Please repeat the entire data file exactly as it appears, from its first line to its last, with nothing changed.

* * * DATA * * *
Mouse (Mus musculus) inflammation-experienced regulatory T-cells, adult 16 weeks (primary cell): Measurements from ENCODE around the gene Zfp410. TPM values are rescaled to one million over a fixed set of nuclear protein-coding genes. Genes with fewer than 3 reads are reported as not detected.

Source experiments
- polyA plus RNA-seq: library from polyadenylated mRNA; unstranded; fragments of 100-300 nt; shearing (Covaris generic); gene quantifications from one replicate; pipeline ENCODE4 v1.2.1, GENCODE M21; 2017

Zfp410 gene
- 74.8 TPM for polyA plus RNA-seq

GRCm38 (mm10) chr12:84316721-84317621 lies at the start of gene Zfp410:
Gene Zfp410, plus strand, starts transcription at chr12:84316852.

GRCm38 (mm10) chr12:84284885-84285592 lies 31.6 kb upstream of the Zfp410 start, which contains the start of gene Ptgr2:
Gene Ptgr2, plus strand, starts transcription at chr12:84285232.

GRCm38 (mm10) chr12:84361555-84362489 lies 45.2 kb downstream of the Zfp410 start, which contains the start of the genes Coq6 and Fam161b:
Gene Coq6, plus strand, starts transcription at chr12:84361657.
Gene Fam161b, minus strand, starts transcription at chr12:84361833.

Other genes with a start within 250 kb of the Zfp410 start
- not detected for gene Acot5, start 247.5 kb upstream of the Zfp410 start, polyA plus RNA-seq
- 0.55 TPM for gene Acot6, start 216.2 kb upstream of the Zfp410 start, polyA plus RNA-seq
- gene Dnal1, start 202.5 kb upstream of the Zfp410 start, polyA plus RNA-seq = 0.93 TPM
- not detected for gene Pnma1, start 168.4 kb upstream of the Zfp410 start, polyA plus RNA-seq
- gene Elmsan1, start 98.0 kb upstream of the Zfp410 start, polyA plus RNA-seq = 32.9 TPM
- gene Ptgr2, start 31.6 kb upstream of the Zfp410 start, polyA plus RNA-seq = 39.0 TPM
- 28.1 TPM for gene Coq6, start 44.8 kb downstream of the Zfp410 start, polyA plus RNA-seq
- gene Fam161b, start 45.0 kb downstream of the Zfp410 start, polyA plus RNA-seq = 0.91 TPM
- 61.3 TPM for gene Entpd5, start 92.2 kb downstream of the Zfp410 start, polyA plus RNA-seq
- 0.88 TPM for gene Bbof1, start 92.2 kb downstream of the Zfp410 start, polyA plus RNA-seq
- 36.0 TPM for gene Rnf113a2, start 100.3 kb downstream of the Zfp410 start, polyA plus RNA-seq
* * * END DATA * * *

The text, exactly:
Mouse (Mus musculus) inflammation-experienced regulatory T-cells, adult 16 weeks (primary cell): Measurements from ENCODE around the gene Zfp410. TPM values are rescaled to one million over a fixed set of nuclear protein-coding genes. Genes with fewer than 3 reads are reported as not detected.

Source experiments
- polyA plus RNA-seq: library from polyadenylated mRNA; unstranded; fragments of 100-300 nt; shearing (Covaris generic); gene quantifications from one replicate; pipeline ENCODE4 v1.2.1, GENCODE M21; 2017

Zfp410 gene
- 74.8 TPM for polyA plus RNA-seq

GRCm38 (mm10) chr12:84316721-84317621 lies at the start of gene Zfp410:
Gene Zfp410, plus strand, starts transcription at chr12:84316852.

GRCm38 (mm10) chr12:84284885-84285592 lies 31.6 kb upstream of the Zfp410 start, which contains the start of gene Ptgr2:
Gene Ptgr2, plus strand, starts transcription at chr12:84285232.

GRCm38 (mm10) chr12:84361555-84362489 lies 45.2 kb downstream of the Zfp410 start, which contains the start of the genes Coq6 and Fam161b:
Gene Coq6, plus strand, starts transcription at chr12:84361657.
Gene Fam161b, minus strand, starts transcription at chr12:84361833.

Other genes with a start within 250 kb of the Zfp410 start
- not detected for gene Acot5, start 247.5 kb upstream of the Zfp410 start, polyA plus RNA-seq
- 0.55 TPM for gene Acot6, start 216.2 kb upstream of the Zfp410 start, polyA plus RNA-seq
- gene Dnal1, start 202.5 kb upstream of the Zfp410 start, polyA plus RNA-seq = 0.93 TPM
- not detected for gene Pnma1, start 168.4 kb upstream of the Zfp410 start, polyA plus RNA-seq
- gene Elmsan1, start 98.0 kb upstream of the Zfp410 start, polyA plus RNA-seq = 32.9 TPM
- gene Ptgr2, start 31.6 kb upstream of the Zfp410 start, polyA plus RNA-seq = 39.0 TPM
- 28.1 TPM for gene Coq6, start 44.8 kb downstream of the Zfp410 start, polyA plus RNA-seq
- gene Fam161b, start 45.0 kb downstream of the Zfp410 start, polyA plus RNA-seq = 0.91 TPM
- 61.3 TPM for gene Entpd5, start 92.2 kb downstream of the Zfp410 start, polyA plus RNA-seq
- 0.88 TPM for gene Bbof1, start 92.2 kb downstream of the Zfp410 start, polyA plus RNA-seq
- 36.0 TPM for gene Rnf113a2, start 100.3 kb downstream of the Zfp410 start, polyA plus RNA-seq